Lien prepared his usual breakfast of four eggs on two servings of rice, but by the time he came into the kitchen, they were cold. He had changed out of his party clothes. Instead, he wore Peter’s old basketball shorts and a shirt with a sports team on the front and holes at the collar. Johnny’s hair was sticking up the back. His face was swollen, almost unrecognizable from the sharp features of the man in the realtor ad. He sipped from his glass of water, which he brought with him, grimacing after every swallow. 

“Mother,” he said. “I think it’s time I get paid.” 

“Get paid?” Lien said, bringing his breakfast to him. 

“A man is nothing without his money,” he said. He didn’t need to mention Peter for her to know who these words belonged to. 

“What do you need money for?” 

He was silent. He cut the eggs with the side of his fork. 

“I’d like to save some for myself,” he said finally, “so I can make my own decisions. Don’t you want that?” He suddenly grabbed her hand with a firmness that almost hurt her—his hand still felt dry and rubbery. “Didn’t you create me so I can be my own man?” 

After breakfast, they stayed at the table to calculate his earnings. They agreed on his wage and overtime. He had worked for a full week, so his first pay was a little more than five hundred dollars. Lien went to the pantry where she kept a small reserve of money in a coffee canister for emergencies. She counted out Johnny’s money and handed it to him. Johnny carefully accounted for each bill. “Thank you, Mother,” he said. “You don’t know how free I feel.” 

Peter came by the house later that day. He was the last person she wanted to see, but Lien could not very well turn him away after he put his foot in the door. He came bearing a bouquet of grocery store flowers, Minh’s idea probably. “Good afternoon, Auntie,” he said and leaned in to kiss her on the cheek. “Is Johnny home? We have a few things to discuss.” 

Lien took the bouquet and moved aside for him to enter. He walked quickly, almost jogging, as if Lien would chase after him. She only needed to walk at her own pace to find Peter in the living room.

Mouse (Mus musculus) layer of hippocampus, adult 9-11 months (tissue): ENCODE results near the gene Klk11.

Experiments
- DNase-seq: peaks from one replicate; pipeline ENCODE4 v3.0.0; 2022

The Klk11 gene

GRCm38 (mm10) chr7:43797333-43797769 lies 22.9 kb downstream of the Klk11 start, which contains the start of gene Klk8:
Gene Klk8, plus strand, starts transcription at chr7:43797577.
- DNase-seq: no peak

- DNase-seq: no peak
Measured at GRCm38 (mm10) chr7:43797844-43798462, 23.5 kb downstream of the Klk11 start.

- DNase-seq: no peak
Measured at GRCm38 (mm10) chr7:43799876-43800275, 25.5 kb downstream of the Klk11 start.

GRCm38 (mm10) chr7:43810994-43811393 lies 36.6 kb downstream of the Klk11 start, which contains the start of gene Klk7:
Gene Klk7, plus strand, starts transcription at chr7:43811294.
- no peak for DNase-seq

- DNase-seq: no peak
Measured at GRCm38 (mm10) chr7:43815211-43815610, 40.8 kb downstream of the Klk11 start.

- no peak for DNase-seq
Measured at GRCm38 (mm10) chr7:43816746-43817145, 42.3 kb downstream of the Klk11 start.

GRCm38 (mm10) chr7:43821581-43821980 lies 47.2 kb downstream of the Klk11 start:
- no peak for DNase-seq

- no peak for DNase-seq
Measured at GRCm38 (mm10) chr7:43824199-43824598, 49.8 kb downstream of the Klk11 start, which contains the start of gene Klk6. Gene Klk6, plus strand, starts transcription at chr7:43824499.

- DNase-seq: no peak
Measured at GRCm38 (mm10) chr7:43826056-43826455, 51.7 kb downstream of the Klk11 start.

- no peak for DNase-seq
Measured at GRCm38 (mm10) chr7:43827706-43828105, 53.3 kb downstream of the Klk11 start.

“Hey, man!” Peter said, patting Johnny on the back. Johnny put down his business book and stood up from where he sat on his bed, and they performed a two-clap handshake Johnny must’ve learned the night before. Peter picked up the money Johnny had left on the nightstand and thumbed through it. “Pay day, huh?” 

“Yes,” Johnny said, smiling. “I’ve finally become a man with his own life path.”

 “Very cool,” Peter said, handing the money back. “Lunch is on you then.” He turned and jumped at the sight of Lien, who had been standing there the whole time. “Oh, also, we’ve made plans for today. Is this all right, Auntie?” 

Johnny was already slightly turned towards the door, but he looked at Lien and waited for her permission. “Mother,” he said. “We have no plans for the day.” 

“Fine,” Lien relented. “No more drinks.” 

“Oh, Auntie,” Peter said as he and Johnny walked down the hall. “It’s the middle of the day.” 


Rosa said this was normal. And Lien should be thankful that she had one driven son instead of two teenage daughters. Did Lien know what Rosa’s daughters would do? They would hide report cards, meet with secret boys, sneak out of the apartment. Some days, Rosa wanted to run away herself. So, all things considered, Johnny spending his nights with his cousin wasn’t necessarily a bad thing. He always came back a little before 11 pm with promises that he only had a few sips of Peter’s beer. At least he shared things with Lien, like where they had been (a bar in Claremont) and what they talked about (their multitude of business ventures).

“Lien,” Rosa said. “What are you worried about?” 

“Nothing,” Lien said because she knew the truth would sound ridiculous. 

“It’s not a big deal,” Rosa said. “Just loosen the leash. Once he starts making his own mistakes, he will learn from them. Then, you get to shove it in his face.” Rosa laughed and went to restock the seaweed snacks. 

Two weeks into Johnny and Peter’s nightly meetings, they put together a business plan. And of course, they needed money to start. One night after work, Johnny went into the bathroom with the new clothes she had bought him. He came out in his button-down shirt tucked in black slacks. He had even combed his hair with water. Seeing him like this reminded Lien of the time she had found the realtor ad in the newspaper. The picture had given Lien a sense of security she had been gradually losing, like water in cupped hands. As she watched her son, she searched for that feeling again, but Johnny’s sleeves were unbuttoned, and the business proposal was only a small packet of loose-lined paper. 

They wanted to get into business with some of Peter’s friends, who sold masks and moisturizers to aging women. They even sold several products to Minh, and she used them every night religiously. If they could get their own clients, they could have a steady income and even hire other people to do the legwork. They simply needed some money to buy the products and to attend a seminar about the company they would be working for. 

“What do you think, Mother?” he said. “Isn’t this a great opportunity?”